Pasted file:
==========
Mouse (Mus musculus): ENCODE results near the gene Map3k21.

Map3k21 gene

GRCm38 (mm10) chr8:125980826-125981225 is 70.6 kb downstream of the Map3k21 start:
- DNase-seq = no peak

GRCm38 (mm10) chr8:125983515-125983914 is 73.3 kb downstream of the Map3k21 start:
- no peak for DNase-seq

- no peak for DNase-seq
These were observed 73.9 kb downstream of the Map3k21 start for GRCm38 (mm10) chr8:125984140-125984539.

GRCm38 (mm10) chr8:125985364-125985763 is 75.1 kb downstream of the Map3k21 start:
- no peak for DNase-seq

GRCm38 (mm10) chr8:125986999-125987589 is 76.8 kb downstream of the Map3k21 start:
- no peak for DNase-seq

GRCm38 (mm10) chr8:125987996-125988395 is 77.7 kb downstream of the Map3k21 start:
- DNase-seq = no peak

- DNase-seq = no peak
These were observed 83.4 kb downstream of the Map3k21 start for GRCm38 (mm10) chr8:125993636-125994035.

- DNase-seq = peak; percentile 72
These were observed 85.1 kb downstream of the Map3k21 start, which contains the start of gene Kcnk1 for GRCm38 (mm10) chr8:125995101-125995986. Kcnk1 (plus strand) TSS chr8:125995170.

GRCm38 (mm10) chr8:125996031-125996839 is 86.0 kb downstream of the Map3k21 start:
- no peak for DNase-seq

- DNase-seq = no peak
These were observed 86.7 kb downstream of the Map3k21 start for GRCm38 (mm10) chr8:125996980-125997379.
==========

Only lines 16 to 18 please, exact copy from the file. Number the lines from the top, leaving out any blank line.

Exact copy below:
These were observed 83.4 kb downstream of the Map3k21 start for GRCm38 (mm10) chr8:125993636-125994035.

- DNase-seq = peak; percentile 72
These were observed 85.1 kb downstream of the Map3k21 start, which contains the start of gene Kcnk1 for GRCm38 (mm10) chr8:125995101-125995986. Kcnk1 (plus strand) TSS chr8:125995170.